16. The opposition to the Villas development was also based in significant part on a desire to exclude and/or limit the numbers of families with children. In voting against the Villas proposal, the City of Fairview Heights acted out of fears that families with children would move into the development, and/or to appease citizens who had similar fears.

  17. On February 3, 1999, Forte filed with the Secretary of the Department of Housing and Urban Development ("HUD") a complaint of housing discrimination. An amended complaint was later filed on April 14, 1999. Complainant Forte's complaint alleges that Fairview Heights' denial of his application to build the Villas constituted discrimination based upon race in violation of the Fair Housing Act. The Secretary of HUD has determined that the complaint involves the legality of state or local zoning or other land use laws or ordinances. Accordingly, pursuant to 42 U.S.C. § 3610(g), the Secretary has referred the matter to the Attorney General for appropriate action.

FIRST CLAIM FOR RELIEF

  1. The Attorney General is authorized by 42 U.S.C. § 3614(b)(1)(A) to bring this action upon referral by the Secretary of HUD.

  2. In denying approval for the Villas development, the city of Fairview Heights made housing unavailable on the basis of race and familial status, in violation of 42 U.S.C. § 3604(a). The city's actions had, and were intended to have, a disparate impact upon African-American residents of Fairview Heights and the surrounding area, and perpetuated existing patterns of racial segregation in housing.

  3. There are persons, including complainant Forte, who are victims of Defendant's discriminatory practices as described above and are aggrieved persons as defined in 42 U.S.C. § 3602(i). These persons have suffered, or may have suffered, damages as a result of Defendant's discriminatory conduct.

  4. Defendant's conduct has been intentional, willful, and taken in disregard of the rights of others.

SECOND CLAIM FOR RELIEF

  1. Plaintiff re-alleges and herein incorporates by reference the allegations set forth in paragraphs 1-21 above.

  2. The conduct of Defendant described in paragraphs 1-21, above, constitutes a denial to a group of persons of rights granted by Title VIII of the Civil Rights Act of 1968, as amended by the Fair Housing Amendments Act of 1988, 42 U.S.C. §§ 3601-3619, which denial raises an issue of general public importance.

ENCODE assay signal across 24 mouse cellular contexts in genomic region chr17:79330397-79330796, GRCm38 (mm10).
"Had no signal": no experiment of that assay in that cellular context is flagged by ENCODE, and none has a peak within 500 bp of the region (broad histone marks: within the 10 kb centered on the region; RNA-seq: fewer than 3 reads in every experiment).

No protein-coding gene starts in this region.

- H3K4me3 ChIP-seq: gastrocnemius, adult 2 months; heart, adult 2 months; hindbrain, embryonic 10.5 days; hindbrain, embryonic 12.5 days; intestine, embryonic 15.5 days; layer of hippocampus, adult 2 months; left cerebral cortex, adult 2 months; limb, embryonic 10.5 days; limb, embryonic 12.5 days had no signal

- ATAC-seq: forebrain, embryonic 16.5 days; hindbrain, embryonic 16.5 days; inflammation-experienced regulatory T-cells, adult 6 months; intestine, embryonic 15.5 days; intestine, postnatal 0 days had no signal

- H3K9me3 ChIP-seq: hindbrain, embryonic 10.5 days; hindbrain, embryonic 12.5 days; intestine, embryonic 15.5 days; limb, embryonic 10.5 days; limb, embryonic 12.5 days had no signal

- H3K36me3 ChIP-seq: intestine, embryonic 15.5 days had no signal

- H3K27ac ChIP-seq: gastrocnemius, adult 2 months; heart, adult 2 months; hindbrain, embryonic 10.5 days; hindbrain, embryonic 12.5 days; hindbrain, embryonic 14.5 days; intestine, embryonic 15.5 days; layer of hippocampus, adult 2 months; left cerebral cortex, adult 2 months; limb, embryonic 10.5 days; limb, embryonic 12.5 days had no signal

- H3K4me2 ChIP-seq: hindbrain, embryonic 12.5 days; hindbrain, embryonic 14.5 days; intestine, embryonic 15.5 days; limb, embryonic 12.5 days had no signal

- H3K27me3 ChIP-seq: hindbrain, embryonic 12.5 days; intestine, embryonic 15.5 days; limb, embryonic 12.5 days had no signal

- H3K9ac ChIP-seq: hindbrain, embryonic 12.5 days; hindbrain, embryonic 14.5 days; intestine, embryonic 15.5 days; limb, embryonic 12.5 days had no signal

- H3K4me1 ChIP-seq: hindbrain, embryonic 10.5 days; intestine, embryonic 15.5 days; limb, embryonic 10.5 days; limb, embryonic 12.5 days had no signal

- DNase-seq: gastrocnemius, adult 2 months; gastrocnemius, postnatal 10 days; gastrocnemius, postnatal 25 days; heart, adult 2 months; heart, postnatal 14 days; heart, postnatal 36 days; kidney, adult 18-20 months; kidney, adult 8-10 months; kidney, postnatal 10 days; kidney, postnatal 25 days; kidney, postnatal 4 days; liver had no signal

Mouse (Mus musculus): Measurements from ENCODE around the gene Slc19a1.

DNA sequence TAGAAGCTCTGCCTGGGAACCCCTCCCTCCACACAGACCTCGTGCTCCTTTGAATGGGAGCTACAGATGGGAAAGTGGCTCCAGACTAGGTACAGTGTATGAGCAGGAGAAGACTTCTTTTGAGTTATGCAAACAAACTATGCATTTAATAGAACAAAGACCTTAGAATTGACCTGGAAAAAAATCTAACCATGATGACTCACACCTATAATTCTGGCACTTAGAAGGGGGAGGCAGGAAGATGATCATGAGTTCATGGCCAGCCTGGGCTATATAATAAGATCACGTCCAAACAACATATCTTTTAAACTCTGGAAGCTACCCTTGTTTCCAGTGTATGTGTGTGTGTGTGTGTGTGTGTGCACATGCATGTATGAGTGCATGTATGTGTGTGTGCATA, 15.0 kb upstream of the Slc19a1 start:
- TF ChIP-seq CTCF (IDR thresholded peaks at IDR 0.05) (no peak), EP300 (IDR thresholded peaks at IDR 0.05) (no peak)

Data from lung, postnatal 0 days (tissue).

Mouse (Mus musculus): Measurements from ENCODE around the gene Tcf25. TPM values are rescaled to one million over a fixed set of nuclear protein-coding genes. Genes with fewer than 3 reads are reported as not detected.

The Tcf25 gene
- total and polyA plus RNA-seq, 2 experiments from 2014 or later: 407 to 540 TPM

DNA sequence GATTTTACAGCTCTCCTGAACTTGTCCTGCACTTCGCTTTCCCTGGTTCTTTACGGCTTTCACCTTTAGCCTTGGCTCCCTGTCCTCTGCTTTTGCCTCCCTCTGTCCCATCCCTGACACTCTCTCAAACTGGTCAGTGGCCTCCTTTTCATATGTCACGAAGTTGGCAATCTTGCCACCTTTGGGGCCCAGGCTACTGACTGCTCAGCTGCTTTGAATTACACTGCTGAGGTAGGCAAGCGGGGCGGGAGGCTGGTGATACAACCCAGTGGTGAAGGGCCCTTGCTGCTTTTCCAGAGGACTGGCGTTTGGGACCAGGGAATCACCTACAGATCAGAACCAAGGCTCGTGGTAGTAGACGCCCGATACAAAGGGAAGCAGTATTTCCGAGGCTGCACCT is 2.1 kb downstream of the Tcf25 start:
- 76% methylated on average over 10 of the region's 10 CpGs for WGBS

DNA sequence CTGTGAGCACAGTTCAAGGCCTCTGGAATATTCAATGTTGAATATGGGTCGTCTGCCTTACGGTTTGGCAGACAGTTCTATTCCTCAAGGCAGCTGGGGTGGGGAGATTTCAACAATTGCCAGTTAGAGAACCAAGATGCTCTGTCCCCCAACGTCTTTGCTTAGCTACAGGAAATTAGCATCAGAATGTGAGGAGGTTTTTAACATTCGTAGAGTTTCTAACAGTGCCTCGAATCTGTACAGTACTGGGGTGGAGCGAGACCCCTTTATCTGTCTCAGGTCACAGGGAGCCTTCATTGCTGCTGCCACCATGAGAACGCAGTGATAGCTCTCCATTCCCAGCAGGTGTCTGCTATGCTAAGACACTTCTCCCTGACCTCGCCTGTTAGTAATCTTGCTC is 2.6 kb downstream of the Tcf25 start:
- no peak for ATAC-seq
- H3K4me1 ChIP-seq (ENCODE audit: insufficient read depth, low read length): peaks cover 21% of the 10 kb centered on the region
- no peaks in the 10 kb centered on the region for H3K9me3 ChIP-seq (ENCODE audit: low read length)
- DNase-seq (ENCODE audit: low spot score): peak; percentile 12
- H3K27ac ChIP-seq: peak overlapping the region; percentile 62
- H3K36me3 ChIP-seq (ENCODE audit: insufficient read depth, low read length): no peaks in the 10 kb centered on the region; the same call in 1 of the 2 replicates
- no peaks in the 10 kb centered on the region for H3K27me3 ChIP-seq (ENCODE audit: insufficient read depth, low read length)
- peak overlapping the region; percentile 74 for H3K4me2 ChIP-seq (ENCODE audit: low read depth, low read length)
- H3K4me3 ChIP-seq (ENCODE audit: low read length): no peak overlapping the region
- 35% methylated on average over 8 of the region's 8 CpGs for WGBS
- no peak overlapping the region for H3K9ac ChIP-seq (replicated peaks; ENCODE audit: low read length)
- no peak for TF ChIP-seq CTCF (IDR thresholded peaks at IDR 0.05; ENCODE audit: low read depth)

WHEREFORE, the United States prays that the court enter a JUDGMENT that:

  1. Declares that the actions of Defendant described herein constitute a violation of the Fair Housing Act;

  2. Enjoins Defendant, its officials, agents, and employees, and all other persons in active concert or participation with them, from continuing to discriminate on the basis of race or familial status in violation of 42 U.S.C. §§ 3601-3619;

  3. Requires such actions by Defendant as may be necessary to restore all persons aggrieved by Defendant's discriminatory housing practices to the position they would have occupied but for Defendant's discriminatory conduct, including, but not limited to, granting approval for the proposed Villas development;

  4. Awards such damages as would fully compensate each person aggrieved by Defendant's discriminatory housing practices for the injuries that they have suffered as a result of Defendant's discriminatory conduct, pursuant to 42 U.S.C. § 3614(d)(1)(B); and

  5. Assesses a civil penalty against Defendant in an amount of money authorized by 42 U.S.C. § 3614(d)(1)(C), in order to vindicate the public interest.

The United States further prays for such additional relief as the interests of justice may require.


W. CHARLES GRACE
United States Attorney
JOHN D. ASHCROFT
Attorney General

JAMES M. HIPKISS
Assistant United States Attorney
9 Executive Drive, Suite 300
Fairview Heights, IL 62208
(618) 628-3700
FAX: (618) 628-3720

WILLIAM R. YEOMANS
Acting Assistant Attorney General
Civil Rights Division
 
JOAN A. MAGAGNA
Chief, Housing and Civil Enforcement Section
  TIMOTHY J. MORAN
RICHARD A. KOFFMAN
KEVIN J. KIJEWSKI
Attorneys
Housing and Civil Enforcement Section
Civil Rights Division
U.S. Department of Justice
P.O. Box 65998
Washington, D.C. 20035-5998
(202) 514-4713
FAX: (202) 514-1116


Document Filed: .

General Information Housing and Civil Enforcement Section
 
Leadership
Steven H. Rosenbaum
Chief
Contact
Housing & Civil
Enforcement Section
(202) 514-4713
TTY - 202-305-1882
FAX - (202) 514-1116
To Report an Incident of Housing Discrimination:
1-800-896-7743
Mailing Contact
U.S. Department of Justice
Civil Rights Division
950 Pennsylvania Avenue, N.W.
Housing and Civil Enforcement Section, NWB
Washington, D.C. 20530

Email: fairhousing@usdoj.gov